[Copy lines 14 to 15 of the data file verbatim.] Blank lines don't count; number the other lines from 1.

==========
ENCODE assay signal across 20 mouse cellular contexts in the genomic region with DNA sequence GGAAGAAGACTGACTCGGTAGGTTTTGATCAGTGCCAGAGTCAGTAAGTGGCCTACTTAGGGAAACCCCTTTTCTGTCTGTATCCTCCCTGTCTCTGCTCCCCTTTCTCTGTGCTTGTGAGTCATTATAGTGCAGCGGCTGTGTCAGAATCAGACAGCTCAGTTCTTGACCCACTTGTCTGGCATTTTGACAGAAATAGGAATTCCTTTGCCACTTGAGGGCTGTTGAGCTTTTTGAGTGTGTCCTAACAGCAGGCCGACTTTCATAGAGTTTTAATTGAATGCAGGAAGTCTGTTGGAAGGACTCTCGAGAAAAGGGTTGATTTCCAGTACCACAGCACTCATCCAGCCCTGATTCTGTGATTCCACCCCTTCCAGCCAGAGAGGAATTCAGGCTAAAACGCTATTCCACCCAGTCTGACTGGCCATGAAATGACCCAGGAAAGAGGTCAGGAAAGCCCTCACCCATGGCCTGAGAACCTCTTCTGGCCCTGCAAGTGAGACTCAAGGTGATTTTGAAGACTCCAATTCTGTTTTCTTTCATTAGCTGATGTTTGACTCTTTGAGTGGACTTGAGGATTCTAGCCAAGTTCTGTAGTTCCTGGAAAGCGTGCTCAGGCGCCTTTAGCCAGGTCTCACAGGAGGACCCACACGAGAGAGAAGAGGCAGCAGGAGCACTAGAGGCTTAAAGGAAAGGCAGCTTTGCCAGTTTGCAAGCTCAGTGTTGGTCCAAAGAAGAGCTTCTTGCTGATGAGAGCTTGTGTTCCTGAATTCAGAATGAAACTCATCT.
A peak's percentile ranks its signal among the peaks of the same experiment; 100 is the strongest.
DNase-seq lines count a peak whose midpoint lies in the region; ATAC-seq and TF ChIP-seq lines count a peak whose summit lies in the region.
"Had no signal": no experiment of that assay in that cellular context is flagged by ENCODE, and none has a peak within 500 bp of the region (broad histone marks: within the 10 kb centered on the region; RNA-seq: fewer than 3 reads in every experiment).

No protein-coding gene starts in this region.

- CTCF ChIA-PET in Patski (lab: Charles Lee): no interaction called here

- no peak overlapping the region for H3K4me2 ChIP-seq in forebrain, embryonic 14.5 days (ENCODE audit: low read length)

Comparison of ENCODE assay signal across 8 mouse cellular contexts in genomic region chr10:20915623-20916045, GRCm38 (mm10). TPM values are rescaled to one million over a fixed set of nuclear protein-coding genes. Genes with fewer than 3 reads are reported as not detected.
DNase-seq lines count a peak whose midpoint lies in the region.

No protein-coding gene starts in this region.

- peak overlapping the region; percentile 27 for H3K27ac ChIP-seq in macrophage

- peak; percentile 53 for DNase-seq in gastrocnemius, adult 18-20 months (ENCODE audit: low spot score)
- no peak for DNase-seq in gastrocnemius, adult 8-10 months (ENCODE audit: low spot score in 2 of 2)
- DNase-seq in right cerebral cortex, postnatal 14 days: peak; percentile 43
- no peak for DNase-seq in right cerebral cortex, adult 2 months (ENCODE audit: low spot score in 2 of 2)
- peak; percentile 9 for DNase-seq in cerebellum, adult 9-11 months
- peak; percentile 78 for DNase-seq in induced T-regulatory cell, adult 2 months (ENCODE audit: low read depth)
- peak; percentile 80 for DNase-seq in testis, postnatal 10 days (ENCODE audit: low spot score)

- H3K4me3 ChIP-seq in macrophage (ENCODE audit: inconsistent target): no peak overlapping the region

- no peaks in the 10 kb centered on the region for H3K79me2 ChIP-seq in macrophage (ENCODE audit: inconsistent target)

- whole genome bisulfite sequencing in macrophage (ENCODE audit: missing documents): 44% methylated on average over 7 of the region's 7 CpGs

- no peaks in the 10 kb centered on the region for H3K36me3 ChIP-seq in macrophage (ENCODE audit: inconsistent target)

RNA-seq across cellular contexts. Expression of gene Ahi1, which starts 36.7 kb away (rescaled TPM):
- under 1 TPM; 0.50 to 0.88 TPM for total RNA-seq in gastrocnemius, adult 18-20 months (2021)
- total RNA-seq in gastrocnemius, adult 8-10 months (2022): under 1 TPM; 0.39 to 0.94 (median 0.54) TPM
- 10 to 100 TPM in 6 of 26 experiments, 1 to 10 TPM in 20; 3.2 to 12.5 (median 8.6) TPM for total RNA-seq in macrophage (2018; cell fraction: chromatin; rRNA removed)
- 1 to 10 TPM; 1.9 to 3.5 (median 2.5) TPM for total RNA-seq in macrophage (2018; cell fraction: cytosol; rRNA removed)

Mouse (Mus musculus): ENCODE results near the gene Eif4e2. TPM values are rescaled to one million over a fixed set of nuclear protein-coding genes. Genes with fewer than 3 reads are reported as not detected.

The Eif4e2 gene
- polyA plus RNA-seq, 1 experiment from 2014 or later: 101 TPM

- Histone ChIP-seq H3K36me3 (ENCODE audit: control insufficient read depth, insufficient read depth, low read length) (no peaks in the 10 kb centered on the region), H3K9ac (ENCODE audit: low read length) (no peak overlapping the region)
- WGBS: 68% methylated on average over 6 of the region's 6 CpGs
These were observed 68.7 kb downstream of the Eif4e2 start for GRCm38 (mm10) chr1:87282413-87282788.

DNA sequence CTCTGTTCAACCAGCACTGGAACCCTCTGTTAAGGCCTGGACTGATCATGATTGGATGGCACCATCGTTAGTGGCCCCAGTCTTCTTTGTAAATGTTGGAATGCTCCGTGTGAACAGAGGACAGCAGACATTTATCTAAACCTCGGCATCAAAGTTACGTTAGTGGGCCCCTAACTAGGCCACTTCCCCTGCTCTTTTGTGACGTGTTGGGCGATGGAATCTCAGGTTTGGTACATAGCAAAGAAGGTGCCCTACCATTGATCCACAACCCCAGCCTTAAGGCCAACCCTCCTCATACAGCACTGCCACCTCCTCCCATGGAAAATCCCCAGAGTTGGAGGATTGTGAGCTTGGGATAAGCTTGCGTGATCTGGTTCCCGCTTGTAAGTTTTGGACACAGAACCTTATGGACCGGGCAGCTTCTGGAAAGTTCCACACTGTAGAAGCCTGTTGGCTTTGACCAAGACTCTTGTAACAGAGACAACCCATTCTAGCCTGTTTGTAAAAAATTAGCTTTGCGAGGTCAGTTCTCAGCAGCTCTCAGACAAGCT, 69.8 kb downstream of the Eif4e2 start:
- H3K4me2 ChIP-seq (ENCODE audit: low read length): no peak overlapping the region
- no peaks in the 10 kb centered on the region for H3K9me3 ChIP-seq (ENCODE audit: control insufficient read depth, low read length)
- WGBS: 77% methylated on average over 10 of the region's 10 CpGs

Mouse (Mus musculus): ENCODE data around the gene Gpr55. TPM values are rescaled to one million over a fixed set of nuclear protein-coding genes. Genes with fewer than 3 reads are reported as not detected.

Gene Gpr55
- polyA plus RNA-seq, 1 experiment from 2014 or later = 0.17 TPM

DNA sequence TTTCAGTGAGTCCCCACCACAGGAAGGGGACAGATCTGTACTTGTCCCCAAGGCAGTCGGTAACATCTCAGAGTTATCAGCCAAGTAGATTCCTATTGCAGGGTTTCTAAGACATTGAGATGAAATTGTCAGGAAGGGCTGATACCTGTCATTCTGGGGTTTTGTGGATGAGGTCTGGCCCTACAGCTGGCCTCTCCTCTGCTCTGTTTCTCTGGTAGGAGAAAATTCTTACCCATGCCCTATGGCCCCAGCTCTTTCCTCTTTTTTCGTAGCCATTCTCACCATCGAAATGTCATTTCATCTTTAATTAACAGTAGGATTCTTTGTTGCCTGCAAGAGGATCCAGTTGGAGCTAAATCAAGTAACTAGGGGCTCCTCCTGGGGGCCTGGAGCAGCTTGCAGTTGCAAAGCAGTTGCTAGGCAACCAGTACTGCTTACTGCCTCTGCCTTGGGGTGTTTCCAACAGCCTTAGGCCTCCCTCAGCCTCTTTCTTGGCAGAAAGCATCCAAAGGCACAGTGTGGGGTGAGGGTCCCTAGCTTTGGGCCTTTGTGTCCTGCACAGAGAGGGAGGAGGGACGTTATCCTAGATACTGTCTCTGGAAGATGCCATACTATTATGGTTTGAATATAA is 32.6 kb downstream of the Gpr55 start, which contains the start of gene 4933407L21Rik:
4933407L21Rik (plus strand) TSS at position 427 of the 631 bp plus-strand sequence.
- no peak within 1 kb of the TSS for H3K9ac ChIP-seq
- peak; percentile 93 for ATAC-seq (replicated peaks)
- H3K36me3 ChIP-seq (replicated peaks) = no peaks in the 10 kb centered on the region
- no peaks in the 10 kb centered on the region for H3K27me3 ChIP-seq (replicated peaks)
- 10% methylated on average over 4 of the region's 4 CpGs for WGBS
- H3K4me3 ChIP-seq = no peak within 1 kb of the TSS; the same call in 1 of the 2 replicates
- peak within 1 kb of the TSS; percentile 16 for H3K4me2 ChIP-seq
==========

- DNase-seq in right cerebral cortex, postnatal 14 days: peak; percentile 43
- no peak for DNase-seq in right cerebral cortex, adult 2 months (ENCODE audit: low spot score in 2 of 2)